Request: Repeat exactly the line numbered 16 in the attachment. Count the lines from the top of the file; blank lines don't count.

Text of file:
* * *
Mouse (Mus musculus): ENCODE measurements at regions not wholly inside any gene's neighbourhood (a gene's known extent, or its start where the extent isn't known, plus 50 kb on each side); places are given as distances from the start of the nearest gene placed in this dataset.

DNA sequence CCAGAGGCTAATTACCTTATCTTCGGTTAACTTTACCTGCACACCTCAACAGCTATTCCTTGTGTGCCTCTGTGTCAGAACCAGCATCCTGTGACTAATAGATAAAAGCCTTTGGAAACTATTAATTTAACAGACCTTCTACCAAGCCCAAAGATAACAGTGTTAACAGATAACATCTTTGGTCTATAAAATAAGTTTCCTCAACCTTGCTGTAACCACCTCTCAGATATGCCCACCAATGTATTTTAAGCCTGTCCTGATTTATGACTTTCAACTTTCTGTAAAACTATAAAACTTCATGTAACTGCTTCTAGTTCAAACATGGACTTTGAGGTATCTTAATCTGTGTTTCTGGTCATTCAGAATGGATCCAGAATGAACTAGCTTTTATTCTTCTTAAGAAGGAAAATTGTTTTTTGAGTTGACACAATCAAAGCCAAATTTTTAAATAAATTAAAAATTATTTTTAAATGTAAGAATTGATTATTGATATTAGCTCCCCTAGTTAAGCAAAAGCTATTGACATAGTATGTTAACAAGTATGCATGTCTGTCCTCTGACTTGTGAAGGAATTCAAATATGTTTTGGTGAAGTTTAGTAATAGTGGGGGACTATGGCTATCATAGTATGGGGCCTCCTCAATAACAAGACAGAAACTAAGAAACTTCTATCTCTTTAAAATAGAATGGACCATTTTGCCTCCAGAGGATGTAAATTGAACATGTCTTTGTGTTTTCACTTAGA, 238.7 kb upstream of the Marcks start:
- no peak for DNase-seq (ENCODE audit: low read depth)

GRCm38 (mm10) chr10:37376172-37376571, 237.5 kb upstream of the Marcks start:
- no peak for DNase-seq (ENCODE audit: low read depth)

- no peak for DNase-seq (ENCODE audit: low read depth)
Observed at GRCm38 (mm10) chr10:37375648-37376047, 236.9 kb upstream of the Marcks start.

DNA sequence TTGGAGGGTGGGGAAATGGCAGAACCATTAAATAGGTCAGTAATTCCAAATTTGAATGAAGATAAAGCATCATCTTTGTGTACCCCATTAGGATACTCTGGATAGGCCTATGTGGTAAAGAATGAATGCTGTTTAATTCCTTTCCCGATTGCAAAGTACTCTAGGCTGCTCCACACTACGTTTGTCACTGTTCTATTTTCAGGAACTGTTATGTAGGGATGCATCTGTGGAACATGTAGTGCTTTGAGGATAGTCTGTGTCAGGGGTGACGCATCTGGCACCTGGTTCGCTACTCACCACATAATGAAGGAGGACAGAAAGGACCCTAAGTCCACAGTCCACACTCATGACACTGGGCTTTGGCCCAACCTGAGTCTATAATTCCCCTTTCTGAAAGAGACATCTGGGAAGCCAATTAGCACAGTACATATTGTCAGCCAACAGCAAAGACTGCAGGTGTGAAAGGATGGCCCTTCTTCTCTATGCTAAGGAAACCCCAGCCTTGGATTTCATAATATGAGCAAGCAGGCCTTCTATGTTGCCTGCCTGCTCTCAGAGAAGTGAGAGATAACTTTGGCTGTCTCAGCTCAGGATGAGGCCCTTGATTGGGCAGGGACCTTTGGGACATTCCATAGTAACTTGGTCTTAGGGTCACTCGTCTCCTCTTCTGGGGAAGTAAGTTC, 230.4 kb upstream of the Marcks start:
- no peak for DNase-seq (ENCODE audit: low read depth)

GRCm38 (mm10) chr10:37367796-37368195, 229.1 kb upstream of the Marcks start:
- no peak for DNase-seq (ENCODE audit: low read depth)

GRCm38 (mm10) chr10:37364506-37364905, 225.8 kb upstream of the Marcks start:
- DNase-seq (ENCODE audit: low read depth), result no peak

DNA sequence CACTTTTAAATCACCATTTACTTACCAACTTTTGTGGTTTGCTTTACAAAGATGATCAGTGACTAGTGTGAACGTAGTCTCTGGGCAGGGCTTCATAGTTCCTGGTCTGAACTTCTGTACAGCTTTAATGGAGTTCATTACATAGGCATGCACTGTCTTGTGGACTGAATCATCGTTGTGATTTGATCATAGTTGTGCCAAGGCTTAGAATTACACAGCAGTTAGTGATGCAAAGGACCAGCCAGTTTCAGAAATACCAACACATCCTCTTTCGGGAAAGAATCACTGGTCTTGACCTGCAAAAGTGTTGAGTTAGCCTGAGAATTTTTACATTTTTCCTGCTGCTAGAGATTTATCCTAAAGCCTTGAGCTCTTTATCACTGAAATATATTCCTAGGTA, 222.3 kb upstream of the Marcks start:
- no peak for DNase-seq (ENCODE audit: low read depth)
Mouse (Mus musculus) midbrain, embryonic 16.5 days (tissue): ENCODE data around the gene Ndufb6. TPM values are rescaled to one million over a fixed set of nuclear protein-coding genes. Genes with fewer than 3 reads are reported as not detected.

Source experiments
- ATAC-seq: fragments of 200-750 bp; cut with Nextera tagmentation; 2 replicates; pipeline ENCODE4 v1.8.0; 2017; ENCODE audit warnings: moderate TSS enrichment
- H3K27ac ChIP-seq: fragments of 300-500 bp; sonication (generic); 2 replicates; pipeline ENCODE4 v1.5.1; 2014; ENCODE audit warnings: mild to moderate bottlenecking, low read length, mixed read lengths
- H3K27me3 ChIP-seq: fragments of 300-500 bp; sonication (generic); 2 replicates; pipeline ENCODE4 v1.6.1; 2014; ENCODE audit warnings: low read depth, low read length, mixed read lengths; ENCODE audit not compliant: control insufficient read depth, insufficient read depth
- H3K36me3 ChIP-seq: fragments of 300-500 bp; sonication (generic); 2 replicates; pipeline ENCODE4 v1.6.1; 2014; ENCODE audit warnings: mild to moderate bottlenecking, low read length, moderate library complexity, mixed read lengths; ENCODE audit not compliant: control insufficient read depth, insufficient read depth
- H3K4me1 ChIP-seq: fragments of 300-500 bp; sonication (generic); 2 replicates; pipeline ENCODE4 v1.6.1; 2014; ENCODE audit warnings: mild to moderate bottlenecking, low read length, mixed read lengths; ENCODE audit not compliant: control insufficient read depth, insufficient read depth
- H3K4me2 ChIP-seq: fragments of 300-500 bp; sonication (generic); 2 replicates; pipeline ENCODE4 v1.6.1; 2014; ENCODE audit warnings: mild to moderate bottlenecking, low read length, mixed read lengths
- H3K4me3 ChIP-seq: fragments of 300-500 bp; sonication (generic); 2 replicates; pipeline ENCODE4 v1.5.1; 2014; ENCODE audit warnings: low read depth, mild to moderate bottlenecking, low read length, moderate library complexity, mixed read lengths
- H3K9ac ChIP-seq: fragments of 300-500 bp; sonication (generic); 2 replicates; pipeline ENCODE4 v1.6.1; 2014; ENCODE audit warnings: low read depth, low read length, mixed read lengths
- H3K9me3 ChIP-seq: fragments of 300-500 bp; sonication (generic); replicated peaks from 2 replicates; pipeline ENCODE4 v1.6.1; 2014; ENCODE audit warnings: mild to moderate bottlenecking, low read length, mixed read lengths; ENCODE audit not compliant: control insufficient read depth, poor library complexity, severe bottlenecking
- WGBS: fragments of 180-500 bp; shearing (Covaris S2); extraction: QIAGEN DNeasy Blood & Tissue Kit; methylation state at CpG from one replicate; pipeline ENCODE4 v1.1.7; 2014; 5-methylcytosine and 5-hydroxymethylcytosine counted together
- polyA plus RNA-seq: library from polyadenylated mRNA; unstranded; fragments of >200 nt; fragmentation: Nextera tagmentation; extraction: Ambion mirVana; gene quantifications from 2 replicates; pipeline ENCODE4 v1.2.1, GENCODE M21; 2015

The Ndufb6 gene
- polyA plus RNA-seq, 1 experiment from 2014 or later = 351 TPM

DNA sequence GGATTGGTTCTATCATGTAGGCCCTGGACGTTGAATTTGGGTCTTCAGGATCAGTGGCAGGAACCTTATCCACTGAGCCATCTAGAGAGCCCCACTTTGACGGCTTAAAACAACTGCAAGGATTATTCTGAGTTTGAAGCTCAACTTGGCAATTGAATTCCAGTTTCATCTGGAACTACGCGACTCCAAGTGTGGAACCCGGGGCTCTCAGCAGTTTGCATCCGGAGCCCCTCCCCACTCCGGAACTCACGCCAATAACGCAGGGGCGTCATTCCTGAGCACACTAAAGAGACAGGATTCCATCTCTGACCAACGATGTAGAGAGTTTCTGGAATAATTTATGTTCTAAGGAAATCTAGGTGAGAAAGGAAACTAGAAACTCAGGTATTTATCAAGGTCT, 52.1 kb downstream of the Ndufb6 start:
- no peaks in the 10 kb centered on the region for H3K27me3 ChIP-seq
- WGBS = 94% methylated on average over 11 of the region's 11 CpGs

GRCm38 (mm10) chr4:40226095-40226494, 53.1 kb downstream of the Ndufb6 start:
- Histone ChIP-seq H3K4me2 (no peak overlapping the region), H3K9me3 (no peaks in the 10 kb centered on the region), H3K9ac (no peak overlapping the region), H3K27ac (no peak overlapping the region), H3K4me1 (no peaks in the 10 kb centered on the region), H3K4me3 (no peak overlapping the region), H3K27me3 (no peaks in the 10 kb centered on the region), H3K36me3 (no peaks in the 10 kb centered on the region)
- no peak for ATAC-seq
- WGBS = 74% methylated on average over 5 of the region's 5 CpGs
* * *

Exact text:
Mouse (Mus musculus) midbrain, embryonic 16.5 days (tissue): ENCODE data around the gene Ndufb6. TPM values are rescaled to one million over a fixed set of nuclear protein-coding genes. Genes with fewer than 3 reads are reported as not detected.